How can one determine if an anaerobic digester provides a value-added economic opportunity as well as an environmental solution for my livestock operation?
There are several factors to consider:
- Size of the farm or ranch operation and manure type
- Location of the farm or ranch operation and the off-take sources
- Ownership of the digester to be constructed
- Financing Sources /Incentives
Size of Farm or Ranch Livestock Operation and Manure Type
There are 8,000 large dairy and hog operations where biogas recovery systems are technically feasible. A large operation is defined as an operation with a minimum of 500 head of cattle, 2,000 hogs with anaerobic lagoons or liquid slurry manure management systems, or 5,000 hogs with deep pit manure management systems where a minimum of 90 percent of the manure is regularly collected.
Also, smaller operations can partner with other smaller operations by forming a cooperative or similar organization and construct a jointly owned biogas recovery system which may result in a technically feasible system.
In addition to the farm size is your manure management technique compatible with biogas recovery technology? Biogas production is best suited for farms that regularly collect liquid, slurry, or semi-solid manure with little or no bedding. This requires the farm to collect manure:
- As a liquid, slurry or semi-solid (see different types of manure definitions provided below)
- At a single point of entry into the digester
- Every day or every other day
- Free of large amounts of bedding or other materials (e.g., rocks, stones, straw, sand)
Types of Manure:
- Manure Type: Liquid Manure
Definition: Has been diluted to a solids content of less than 5%. This manure is typically “flushed” from where it is generated, using fresh, or recycled water. The manure and flush water can be pumped to treatment and storage tanks, ponds, lagoons, or other suitable structures.
Compatible with Anaerobic Digestion: Maybe. Can be adapted for biogas production and energy recovery in warm climates. In colder climates, it may be limited to gas flaring for odor control unless other organic materials are codigested.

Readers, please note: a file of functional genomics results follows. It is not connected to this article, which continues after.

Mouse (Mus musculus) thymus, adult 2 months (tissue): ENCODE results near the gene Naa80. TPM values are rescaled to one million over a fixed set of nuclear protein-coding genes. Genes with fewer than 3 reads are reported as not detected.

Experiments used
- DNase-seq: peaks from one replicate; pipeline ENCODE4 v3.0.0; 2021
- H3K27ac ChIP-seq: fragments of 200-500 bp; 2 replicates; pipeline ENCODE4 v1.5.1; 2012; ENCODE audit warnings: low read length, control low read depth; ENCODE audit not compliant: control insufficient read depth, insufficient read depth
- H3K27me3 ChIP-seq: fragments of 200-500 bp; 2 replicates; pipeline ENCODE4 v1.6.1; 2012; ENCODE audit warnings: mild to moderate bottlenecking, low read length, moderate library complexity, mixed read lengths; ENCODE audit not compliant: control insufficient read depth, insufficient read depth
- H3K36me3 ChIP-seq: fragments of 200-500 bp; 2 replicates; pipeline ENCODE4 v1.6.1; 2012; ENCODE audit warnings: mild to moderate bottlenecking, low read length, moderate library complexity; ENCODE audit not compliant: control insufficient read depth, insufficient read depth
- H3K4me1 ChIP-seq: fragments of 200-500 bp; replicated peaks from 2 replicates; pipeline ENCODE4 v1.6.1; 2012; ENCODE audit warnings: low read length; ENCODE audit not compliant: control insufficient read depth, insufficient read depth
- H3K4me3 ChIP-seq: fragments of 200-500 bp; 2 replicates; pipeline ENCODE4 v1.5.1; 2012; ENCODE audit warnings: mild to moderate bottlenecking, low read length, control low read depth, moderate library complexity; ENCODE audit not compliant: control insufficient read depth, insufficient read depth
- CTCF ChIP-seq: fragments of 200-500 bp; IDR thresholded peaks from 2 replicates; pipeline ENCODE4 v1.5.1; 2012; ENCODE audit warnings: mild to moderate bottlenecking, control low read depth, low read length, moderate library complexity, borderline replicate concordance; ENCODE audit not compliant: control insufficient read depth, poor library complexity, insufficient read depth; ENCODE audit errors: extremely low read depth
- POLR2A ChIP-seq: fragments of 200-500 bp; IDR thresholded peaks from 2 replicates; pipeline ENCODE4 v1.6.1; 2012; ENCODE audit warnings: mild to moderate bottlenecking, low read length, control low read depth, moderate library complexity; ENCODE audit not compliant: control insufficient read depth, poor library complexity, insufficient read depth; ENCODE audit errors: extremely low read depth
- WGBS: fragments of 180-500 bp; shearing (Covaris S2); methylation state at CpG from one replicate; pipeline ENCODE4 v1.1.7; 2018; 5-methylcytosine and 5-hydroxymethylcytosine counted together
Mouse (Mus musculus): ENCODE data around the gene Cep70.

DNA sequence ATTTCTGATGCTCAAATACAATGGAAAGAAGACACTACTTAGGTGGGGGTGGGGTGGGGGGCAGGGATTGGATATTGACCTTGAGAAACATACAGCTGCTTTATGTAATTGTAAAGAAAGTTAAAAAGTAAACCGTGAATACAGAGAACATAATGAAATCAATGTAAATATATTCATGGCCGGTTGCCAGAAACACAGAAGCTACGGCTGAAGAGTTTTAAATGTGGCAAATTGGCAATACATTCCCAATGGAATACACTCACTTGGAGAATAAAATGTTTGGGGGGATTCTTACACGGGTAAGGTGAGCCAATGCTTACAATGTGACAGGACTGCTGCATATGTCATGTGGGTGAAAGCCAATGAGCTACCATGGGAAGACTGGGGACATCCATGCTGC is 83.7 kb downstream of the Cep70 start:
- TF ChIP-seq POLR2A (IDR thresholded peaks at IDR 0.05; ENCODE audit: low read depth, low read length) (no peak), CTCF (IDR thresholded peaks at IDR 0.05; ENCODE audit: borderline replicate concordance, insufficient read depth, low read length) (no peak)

- Manure Type: Slurry Manure
Definition: Has been diluted to a solids content of 5-10% and is usually collected by a mechanical “scraper” system. It can be pumped and is often treated or stored in tanks, ponds or lagoons prior to land application.
Compatible with Anaerobic Digestion: Yes. For biogas recovery and energy production, depending on climate and dilution factors.
- Manure Type: Semi-Solid Manure
Definition: Is handled as a semi-solid, with a solids content of 10-20%, and is typically scraped. Water is not added to the manure and the manure is typically stored until it is spread on local fields.
Compatible with Anaerobic Digestion: Yes. Fresh scraped manure (less than one week old) can be used for biogas and energy production in all climates, because it can be heated to promote bacterial growth.
- Manure Type: Solid Manure
Definition: Has a solids content of greater than 20% and is handled as a solid by a scoop loader.
Compatible with Anaerobic Digestion: Maybe. Aged solid manure or manure that is left “unmanaged” (i.e., is left in the pasture where it is deposited by the animals) or allowed to dry is not suitable for traditional digesters. However, regularly collected manure could be used in a digester.
Anaerobic digesters can use single or multiple feedstocks. Digesters that codigest manure with other feedstocks (e.g., fats, oils & grease, food wastes, cheese or wine wastes, manure) can increase biogas production. Additional pre-processing equipment and holding tanks may be required for codigesting. The tipping fees for other feedstocks provided to the digester can also be another source of income to the owner of the digester.
Location of the farm or ranch operation and the off-take sources
The location of the farm or ranch operation in proximity to potential off-take sources can determine the type of digester to construct and the off take(s): renewable nature gas (RNG), compressed nature gas (CNG), combined heat and power, electricity, compost, bedding etc.
The biogas generated for the anaerobic digester can be used to:
Generate electricity to:
- Fuel a reciprocating engine or gas turbine.
- Operate equipment on-farm. For example, dairies operate vacuum pumps, chillers, feed mixers and fans. Hog farms typically operate heat lamps and ventilation equipment.
- Sell to the local power grid.
Be used directly on-farm to fuel boilers or heaters, and in most processes requiring heat, steam, or refrigeration.
Be processed into higher quality fuels, including:
- Pipeline quality renewable natural gas (RNG)
- Compressed natural gas (CNG) to fuel vehicles
Be flared to:
- Control odor
- Reduce greenhouse gas (methane) emissions
Ownership of the digester to be constructed